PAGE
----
It can be an amazing experience to watch your baby take in the world for the first time through their five senses. As you watch this unfold, you probably have a lot of questions about how your baby’s five senses work, develop, and evolve.
These questions are fascinating and will help you better understand the inner workings of your little one better. So, let’s take a deep dive into each of your baby’s five senses, including smell, touch, taste, sight, and hearing.
Your Baby’s Five Senses: Smell, Touch, Taste, Sight, Hearing
Your baby’s sense of smell is one of the first senses to develop in the womb. The olfactory (smell) receptors begin to develop as early as 8 weeks gestation and become fully functional at about 24 weeks. This means that your baby is born with a completely developed sense of smell!
After birth, your baby’s sense of smell helps them locate their food, such as breast milk or formula, says Samantha N. Goldman, OTD, OTR/L, an occupational therapist. “Many mommies can remember that initial ‘crawl,’ where the baby is able to locate the breast to feed right after birth,” Dr. Goldman describes. “Even immediately after birth, infants are able to recognize and be calmed by their mother’s scent, because they were already exposed to it in utero.”
Although this can sometimes make handing your baby off to an unfamiliar person difficult, you can harness the power of smell to help your baby feel more at ease in new situations. For example, many babies will feel more comfortable if they are wrapped in a blanket that smells like their parent, even when their parent can’t be physically present, Dr. Ganjian suggests.
The sense of touch begins to develop early in gestation, as soon as 8 weeks. Your baby’s sense of touch helps them connect with their caregivers and offers feelings of warmth and security, says Fadiyla Dopwell, MD, a developmental-behavioral pediatrician at Pediatrix Developmental Medicine of Dallas. This is why parents of newborns are encouraged to practice skin-to-skin with their babies, and this is particularly important for premature babies, says Dr. Dopwell.
Although your baby’s sense of touch is fully developed at birth, it continues to evolve as your baby grows, says Dr. Goldman. “Babies do not initially know what all textures and objects feel like—this is learned through experience,” Dr. Goldman notes. “Touch’s primary purpose is to protect us; however, babies also use this sense to bond with their parents, learn how to play, move, and eat.”
As an example, Dr. Goldman mentions your baby’s grasping reflex, one of several instinctive reflexes that are present at birth. This reflex might cause your baby to close their hand around a caregiver’s finger. This may be a pleasant tactile experience for your newborn, causing them to do this again and again until they grasp the finger on their own, explains Dr. Goldman.
Like smell, your baby’s sense of taste is one of the most primitive and essential senses. “Taste buds develop as early as 8 weeks gestation, which means the sense of taste develops within the first trimester,” says Dr. Dopwell. “It is one of the most acute senses developed at birth.” Your baby’s taste buds are fully functional at about 17 weeks gestation.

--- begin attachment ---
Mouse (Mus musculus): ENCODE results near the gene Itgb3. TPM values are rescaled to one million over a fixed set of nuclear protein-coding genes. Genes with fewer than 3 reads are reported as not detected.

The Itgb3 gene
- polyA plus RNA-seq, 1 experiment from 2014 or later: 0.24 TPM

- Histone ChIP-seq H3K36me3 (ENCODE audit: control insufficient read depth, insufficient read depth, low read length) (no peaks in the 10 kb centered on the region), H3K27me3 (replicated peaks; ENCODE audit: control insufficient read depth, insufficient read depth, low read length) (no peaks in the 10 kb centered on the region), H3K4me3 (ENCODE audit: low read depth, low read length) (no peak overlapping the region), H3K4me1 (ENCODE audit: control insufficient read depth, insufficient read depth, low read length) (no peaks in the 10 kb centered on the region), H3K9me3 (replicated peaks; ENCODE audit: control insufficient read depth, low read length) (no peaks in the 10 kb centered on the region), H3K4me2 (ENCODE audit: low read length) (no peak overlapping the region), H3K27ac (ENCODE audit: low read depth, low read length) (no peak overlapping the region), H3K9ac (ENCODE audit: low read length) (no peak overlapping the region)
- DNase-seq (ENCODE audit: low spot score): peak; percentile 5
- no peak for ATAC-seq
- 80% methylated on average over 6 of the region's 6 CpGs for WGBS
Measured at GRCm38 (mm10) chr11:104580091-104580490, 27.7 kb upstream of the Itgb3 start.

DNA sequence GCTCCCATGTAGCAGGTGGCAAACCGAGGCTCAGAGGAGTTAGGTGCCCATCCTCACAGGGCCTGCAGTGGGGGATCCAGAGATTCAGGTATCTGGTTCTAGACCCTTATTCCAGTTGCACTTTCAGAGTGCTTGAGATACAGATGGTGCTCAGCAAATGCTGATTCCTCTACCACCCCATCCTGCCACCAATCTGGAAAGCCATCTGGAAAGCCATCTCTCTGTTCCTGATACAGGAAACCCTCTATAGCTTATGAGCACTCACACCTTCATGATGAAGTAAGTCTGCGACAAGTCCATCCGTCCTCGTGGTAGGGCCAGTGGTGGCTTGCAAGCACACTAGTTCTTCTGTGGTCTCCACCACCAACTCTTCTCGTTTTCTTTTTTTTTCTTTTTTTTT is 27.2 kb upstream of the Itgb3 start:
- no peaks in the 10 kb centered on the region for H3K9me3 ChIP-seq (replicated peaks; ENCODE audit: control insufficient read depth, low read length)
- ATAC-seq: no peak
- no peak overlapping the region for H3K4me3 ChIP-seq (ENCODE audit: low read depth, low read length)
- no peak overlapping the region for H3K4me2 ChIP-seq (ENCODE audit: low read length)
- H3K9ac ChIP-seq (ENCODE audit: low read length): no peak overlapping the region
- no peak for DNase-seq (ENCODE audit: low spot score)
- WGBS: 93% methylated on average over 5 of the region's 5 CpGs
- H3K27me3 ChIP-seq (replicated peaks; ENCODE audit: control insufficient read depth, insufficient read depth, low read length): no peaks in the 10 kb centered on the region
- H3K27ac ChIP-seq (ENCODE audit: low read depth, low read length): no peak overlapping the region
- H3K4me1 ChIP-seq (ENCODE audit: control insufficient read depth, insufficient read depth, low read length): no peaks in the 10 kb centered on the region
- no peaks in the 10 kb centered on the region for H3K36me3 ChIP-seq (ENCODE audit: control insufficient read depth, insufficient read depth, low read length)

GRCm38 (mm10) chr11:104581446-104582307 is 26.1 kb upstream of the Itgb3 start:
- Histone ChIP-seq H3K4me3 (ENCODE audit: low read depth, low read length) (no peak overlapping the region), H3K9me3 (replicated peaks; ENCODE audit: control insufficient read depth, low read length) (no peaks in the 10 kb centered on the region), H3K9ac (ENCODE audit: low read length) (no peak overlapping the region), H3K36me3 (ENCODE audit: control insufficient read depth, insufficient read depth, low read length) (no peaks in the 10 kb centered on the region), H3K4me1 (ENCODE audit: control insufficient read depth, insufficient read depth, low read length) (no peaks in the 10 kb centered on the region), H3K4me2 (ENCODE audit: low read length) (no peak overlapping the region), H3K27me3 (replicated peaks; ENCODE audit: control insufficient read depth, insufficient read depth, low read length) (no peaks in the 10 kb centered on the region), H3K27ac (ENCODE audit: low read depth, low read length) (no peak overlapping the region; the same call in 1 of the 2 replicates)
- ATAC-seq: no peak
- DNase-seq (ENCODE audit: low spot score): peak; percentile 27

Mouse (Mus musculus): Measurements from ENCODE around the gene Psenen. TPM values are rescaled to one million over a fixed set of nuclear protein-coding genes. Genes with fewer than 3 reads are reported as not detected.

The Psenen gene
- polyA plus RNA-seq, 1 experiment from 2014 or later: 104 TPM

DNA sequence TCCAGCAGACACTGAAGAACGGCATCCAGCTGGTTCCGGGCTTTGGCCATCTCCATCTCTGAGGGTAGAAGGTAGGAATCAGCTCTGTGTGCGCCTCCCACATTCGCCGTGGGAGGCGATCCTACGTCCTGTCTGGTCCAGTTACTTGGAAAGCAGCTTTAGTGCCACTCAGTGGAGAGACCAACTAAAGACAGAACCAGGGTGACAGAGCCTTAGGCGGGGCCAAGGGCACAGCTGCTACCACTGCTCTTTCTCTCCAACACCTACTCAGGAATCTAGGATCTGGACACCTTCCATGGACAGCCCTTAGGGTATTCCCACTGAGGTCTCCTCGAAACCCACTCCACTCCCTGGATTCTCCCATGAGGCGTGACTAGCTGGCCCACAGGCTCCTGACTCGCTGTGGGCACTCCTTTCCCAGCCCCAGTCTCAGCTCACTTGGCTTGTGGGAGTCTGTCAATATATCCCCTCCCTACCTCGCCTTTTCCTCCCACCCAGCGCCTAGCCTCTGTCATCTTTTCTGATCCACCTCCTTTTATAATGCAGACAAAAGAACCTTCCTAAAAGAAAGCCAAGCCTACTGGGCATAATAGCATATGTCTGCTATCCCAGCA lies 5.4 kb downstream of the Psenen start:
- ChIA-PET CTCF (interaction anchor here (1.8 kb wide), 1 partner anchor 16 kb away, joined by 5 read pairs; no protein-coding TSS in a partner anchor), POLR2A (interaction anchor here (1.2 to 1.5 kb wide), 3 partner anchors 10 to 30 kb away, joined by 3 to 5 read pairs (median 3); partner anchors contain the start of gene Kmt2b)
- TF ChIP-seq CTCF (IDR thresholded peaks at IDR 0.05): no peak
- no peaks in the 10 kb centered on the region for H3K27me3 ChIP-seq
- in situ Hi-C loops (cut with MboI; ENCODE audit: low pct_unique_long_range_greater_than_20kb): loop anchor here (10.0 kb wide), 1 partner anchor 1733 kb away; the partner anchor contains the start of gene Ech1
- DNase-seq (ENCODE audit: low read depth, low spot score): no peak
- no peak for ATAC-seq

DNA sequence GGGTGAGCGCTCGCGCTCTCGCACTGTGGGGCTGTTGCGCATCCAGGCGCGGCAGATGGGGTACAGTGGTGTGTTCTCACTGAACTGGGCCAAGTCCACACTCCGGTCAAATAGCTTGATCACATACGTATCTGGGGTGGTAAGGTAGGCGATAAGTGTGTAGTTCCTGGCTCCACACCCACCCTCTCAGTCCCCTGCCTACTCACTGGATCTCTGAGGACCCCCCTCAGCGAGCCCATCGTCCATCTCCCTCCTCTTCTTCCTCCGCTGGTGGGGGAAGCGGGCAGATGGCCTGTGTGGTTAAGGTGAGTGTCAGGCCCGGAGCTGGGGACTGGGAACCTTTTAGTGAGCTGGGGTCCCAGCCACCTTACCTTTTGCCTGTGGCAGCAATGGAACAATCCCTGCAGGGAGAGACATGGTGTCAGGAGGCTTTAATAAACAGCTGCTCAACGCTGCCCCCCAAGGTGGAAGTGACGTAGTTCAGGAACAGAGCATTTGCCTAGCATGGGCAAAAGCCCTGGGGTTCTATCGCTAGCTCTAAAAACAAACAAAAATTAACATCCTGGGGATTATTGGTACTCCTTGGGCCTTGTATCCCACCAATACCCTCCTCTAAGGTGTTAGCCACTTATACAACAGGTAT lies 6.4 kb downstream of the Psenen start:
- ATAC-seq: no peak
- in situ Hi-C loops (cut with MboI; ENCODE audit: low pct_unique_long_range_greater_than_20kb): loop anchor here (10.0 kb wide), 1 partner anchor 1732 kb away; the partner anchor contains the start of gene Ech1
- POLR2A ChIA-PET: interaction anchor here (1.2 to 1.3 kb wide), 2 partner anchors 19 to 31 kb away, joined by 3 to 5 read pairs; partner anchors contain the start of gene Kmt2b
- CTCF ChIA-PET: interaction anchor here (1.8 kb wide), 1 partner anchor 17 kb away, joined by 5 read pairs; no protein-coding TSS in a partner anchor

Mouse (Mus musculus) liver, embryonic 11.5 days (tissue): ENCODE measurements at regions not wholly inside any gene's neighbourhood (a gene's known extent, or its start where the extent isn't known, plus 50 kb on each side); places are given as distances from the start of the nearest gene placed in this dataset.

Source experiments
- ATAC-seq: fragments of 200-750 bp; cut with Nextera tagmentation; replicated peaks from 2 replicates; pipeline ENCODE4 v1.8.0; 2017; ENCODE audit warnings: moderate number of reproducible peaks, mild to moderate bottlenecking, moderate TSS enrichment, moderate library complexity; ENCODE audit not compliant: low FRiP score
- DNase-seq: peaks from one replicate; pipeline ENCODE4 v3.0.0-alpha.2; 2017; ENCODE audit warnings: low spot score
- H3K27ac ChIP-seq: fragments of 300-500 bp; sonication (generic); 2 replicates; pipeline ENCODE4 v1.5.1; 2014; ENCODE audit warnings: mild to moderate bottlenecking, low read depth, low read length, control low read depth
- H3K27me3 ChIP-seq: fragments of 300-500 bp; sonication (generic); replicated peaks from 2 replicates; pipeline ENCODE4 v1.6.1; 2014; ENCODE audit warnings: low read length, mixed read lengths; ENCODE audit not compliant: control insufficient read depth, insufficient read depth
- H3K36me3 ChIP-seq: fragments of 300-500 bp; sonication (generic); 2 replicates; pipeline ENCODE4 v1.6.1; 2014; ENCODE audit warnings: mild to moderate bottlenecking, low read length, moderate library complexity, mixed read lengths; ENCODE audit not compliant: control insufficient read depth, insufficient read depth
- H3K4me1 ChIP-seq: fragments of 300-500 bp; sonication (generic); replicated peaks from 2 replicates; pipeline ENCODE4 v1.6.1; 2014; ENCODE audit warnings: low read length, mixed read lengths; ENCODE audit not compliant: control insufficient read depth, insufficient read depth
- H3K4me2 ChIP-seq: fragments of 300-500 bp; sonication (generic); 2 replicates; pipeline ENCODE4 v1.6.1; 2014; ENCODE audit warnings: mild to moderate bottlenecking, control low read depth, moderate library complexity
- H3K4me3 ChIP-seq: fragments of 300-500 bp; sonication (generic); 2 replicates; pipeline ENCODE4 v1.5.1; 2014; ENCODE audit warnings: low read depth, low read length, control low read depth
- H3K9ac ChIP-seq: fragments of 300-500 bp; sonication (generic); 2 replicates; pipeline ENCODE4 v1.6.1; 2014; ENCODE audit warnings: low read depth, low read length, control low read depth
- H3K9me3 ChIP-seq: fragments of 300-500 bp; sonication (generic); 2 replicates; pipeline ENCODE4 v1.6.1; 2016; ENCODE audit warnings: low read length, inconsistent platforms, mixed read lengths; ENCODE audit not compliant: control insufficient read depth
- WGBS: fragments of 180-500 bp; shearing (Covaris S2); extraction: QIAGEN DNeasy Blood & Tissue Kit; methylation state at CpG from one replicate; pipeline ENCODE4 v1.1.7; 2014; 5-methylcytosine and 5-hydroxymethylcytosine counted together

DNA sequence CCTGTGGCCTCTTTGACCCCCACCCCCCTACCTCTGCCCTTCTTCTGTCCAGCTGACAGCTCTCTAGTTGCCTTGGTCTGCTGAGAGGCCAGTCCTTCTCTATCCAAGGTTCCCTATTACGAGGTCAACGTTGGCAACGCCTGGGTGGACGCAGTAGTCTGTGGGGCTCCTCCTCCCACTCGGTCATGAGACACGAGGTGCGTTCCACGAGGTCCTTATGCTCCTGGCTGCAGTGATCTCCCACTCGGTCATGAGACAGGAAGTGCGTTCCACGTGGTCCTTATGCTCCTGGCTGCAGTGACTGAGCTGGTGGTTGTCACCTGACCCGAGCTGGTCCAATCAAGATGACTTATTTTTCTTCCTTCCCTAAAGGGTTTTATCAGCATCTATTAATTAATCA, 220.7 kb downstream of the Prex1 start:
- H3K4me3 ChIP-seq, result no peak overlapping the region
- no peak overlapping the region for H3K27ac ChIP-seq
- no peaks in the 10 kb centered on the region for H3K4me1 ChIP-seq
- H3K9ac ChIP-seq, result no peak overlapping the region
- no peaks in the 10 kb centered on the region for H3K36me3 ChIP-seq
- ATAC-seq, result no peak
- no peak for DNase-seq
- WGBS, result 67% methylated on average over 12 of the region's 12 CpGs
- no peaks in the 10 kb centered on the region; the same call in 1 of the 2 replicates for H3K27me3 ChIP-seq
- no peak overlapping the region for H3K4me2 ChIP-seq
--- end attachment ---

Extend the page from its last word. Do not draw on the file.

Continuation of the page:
Even in the womb, your baby is using their sense of taste, as they begin swallowing and tasting amniotic fluid. After birth, your baby has a taste preference toward sweet or savory flavors, which makes them privy to the taste of breast milk. Your baby’s sense of taste is refined by the flavors they taste through breast milk or formula; research shows that breastfed babies tend to favor the foods with flavors they were exposed to while breastfeeding.
Sight is one of the last senses to develop and isn’t fully mature at birth. Your baby’s vision starts to develop in the first trimester, at about 7 to 9 weeks gestation. “By about 27 weeks gestation, your child can open their eyes,” says Dr. Dopwell. “By 31 to 32 weeks gestation, a fetus responds to bright light.” But your baby’s vision is still fuzzy at birth and babies can only see about a ruler’s length ahead of them, she adds.
Although your baby’s sense of sight isn’t completely clear at birth, it quickly starts to be refined as time goes on, says Dr. Ganjian. At first, babies only see people when they are very close up and don’t see color. But as the month progresses, babies can see objects that are farther away, and begin to see colors, Dr. Ganjian explains.
You can keep your baby engaged in those early months by holding them a few inches away from your face and looking into their eyes. You’ll see their eyes start to focus and stare at you intently, and you might begin to get a few smiles out of your wee one.
The hearing starts to develop as early as 16 weeks gestation and becomes more fine-tuned during pregnancy and infancy. “Like the other systems, the auditory system continues to develop after birth and helps an infant explore the world,” says Dr. Dopwell.
Your baby starts to hear your voice in the womb, and then is able to recognize you after birth, says Dr. Dopwell. This aids in their ability to form secure attachments with their primary caregivers. As the months go on, their sense of hearing helps with language development, Dr. Dopwell explains.
Your baby will be given a hearing test soon after birth, but you should continue to monitor your baby’s hearing as time goes on, because issues with hearing can cause language and learning deficits. Signs that your baby may be hard-of-hearing or deaf include not reacting to loud sounds, not turning their head to a sound source by 6 months of age, and not attempting to make words like “mama” or “dada” by 12 months.